“I wouldn’t want to go poking around in there,” Tyra, 52, said. “I’m always worried a psychologist will walk into my booth and want to give me a consultation. I prefer to just let the creativity pour out.”
Tyra has been offering her work — for sale and discussion — at art fairs starting with the first Royal Oak Artist Market in 2011. She will return March 1-2 for the third annual event along with about 33 other artists and craftsmen and women.
“Every time the artist market has a birthday, I have a birthday of my adventure into art fair realm,” Tyra said. “It has been a really great experience.”
The free indoor event at the Royal Oak Farmers Market, 316 E. 11 Mile Road, lets creative entrepreneurs jump-start the art fair season, according to Market Master Shelly Mazur.
“They enjoy a climate-controlled venue,” she said of the artists who endure heat, humidity, rain and wind at street fairs other times of the year.
Artists from Michigan and northern Ohio were selected for the juried show set for 2-8 p.m. March 1 and 9 a.m. to 3 p.m. March 2. They will bring drawings, paintings, photography, clay, collage, glass, metal, wood, jewelry, leather/fiber and mixed media.
In addition to Tyra, other favorite returning artists include metal sculptors Joe and Sommer Realy of Ferndale, hand-blown glass artist Thomas J. Michael of Washington, and wrought iron worker Arjon Cokelek of Southfield.
Each artist will donate one work for a preview party gala from 5-8 p.m. March 1 to benefit the Royal Oak High School art program and South Oakland Art Association.
The artist market is a free event except during the preview party, when a $5 admission will be charged. During these hours, the music duo Cello-Bella! will perform; light fare will be offered by restaurants, including Lily’s Seafood, Café Sushi and Detroit BBQ; and there will be a silent auction of work donated by the artists to benefit the charities.
About 3,000 art fairgoers usually attend the event over the course of two days.
“A lot of their comments really encouraged me to keep showing my work,” said Tyra, a mother of two who runs DMT Ventilation, Troy, with her husband for her day job. “I know my art isn’t right for every person or living room, but it is really great to get feedback.”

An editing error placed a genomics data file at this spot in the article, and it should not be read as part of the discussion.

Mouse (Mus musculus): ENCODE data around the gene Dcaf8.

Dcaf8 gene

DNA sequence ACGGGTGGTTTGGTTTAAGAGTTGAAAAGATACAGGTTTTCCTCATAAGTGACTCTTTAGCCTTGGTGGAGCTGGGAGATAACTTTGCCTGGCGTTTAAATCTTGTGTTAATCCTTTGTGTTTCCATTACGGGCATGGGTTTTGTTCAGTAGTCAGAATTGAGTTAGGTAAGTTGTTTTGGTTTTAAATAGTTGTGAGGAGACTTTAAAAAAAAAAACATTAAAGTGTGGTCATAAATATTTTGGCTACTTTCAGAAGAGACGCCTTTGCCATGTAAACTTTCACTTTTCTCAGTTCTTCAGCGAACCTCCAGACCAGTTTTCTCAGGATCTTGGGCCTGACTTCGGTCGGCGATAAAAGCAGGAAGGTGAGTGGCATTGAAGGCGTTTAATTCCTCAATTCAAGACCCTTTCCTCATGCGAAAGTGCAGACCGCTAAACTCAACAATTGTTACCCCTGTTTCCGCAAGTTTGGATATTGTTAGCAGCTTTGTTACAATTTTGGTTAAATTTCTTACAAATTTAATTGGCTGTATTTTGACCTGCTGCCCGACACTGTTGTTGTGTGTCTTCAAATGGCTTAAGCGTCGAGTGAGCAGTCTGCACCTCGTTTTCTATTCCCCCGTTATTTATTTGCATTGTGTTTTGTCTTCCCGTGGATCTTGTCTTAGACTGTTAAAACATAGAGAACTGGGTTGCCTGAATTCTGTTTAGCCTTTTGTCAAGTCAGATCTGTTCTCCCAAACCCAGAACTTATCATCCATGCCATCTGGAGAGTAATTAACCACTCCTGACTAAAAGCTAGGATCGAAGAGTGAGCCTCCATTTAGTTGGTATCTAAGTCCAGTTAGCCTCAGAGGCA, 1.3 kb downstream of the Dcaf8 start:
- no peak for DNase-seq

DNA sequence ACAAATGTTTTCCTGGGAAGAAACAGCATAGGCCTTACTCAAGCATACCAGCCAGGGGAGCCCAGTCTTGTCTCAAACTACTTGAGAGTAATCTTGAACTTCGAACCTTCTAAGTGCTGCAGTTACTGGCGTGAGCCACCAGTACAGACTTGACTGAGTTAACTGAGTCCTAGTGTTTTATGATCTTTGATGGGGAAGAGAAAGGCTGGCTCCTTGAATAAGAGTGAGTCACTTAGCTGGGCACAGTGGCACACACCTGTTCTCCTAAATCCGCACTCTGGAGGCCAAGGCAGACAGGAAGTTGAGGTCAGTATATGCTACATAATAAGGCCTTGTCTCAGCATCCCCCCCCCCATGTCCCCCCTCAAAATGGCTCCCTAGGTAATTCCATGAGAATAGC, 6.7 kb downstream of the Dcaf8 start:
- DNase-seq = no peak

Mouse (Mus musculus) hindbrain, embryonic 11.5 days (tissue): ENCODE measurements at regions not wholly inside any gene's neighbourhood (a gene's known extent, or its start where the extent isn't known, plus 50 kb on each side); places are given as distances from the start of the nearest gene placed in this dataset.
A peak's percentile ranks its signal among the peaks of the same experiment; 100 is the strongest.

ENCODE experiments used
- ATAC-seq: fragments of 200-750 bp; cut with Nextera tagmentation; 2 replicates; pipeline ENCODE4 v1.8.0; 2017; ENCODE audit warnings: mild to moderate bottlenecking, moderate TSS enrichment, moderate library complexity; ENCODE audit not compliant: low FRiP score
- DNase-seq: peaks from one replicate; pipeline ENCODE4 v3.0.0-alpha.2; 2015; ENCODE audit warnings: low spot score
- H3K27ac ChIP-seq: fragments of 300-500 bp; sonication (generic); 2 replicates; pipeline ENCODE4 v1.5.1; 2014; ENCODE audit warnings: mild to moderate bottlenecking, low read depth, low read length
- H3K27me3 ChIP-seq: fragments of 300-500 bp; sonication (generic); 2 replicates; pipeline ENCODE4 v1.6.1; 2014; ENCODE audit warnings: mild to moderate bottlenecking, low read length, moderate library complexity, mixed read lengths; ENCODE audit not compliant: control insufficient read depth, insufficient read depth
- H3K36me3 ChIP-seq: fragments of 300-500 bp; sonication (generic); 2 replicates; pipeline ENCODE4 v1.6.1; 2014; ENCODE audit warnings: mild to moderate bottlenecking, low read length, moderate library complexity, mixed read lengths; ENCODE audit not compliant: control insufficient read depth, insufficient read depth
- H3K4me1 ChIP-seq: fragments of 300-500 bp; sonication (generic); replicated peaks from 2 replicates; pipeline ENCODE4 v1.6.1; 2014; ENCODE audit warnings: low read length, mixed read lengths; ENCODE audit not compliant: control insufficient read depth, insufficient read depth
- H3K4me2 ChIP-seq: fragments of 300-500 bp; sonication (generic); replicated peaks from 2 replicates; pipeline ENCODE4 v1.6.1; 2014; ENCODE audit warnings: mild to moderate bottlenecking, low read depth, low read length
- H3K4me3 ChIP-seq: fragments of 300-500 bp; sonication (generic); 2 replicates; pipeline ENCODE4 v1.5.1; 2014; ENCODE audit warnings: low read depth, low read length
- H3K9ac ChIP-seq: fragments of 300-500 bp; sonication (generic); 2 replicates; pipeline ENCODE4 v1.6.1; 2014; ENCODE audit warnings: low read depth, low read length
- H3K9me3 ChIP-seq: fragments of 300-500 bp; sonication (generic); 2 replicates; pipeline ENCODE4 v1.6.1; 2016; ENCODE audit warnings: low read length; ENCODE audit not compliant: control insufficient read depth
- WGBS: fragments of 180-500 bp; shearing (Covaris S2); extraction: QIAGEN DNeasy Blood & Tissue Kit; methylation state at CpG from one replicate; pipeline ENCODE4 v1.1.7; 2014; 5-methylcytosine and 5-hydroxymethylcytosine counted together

Her illustrations start at $20 for a print and go up to $150 for an original drawing. The designs take about two days to complete, starting with the outline of a box to “contain” her thoughts being put to paper.
“I start with the thought of a flower or a request for a mermaid and say, ‘Muse show me what you’ve got,’” Tyra said. “When it spills, the box helps it manifests itself in a manageable way.”
From: Macomb Daily
Custom Ornamental Iron Works, the specialist in crafting exceptional wrought iron, ornamental iron and aluminum products, offers clients a selection of the latest designs for stair railings. These hand-crafted iron stair railing designs create a wonderful, rustic look in the home. The wrought iron Spanish-Mediterranean style is popular in many stylish homes throughout the country. Architects and designers seek out this look for contemporary homes, both indoors and outdoors.
With a selection of beautiful stair railings styles, homeowners can create a variety of looks. Designers will be able to select from scrolled balusters, belly balusters, wavy baluster and more, to create a completely custom interior style, from classic or modern. Clients may also choose to work with Custom Ornamental Iron Works, directly, to custom design stair railings to any specification.
Custom Ornamental Iron Works is known for exquisitely crafted iron work such as wrought iron stair railings. The company designs and creates all stair railings onsite at their workshop in Arizona, with superior craftsmanship and individualized attention to detail. Custom Ornamental Iron Works uses only the finest, high-quality material that ensures stair railings are not only beautiful, but also durable and safe. The company also offers prompt shipping, so clients can start creating their perfect interior design with beautiful iron stair railings.
To help clients envision how these unique stair railings will look in their home, Custom Ornamental Iron Works offers an easy-to-use artist design tool on their website. With this stair artist design tool, clients can select from the range of stair railings available from Custom Ornamental Iron Works, and put different details together, to create the perfect look for their home. The simple “drag-and-drop” feature allows users to see how these stair railings will look in the home.
High heels and country life with Christian Louboutin
When he is not dashing around the world, fitting celebrities with his glorious creations, Christian Louboutin likes to kick back and smell the roses at his enchanting 13th-century French château
A house is very much like a portrait,’ says Christian Louboutin. ‘I cannot disconnect houses from people. The thought of arrangement, the curves and straight lines. It gives an indication of the character at the heart of it.’
So what does the shoe designer’s romantic 13th-century château in the Vendée region of France reveal about him? Each room is unique: a dramatic wrought-iron spiral staircase greets guests in the entrance hallway, filled with natural light from floor-to-ceiling windows; the grand salon is crowded with Italian Baroque armchairs, Louis XV mirrors and delicate pencil sketches by Jean Auguste Dominique Ingres. ‘They were done early on in Ingres’ career but one of them is the exact profile of Meryl Streep! It’s quite fascinating,’ he says.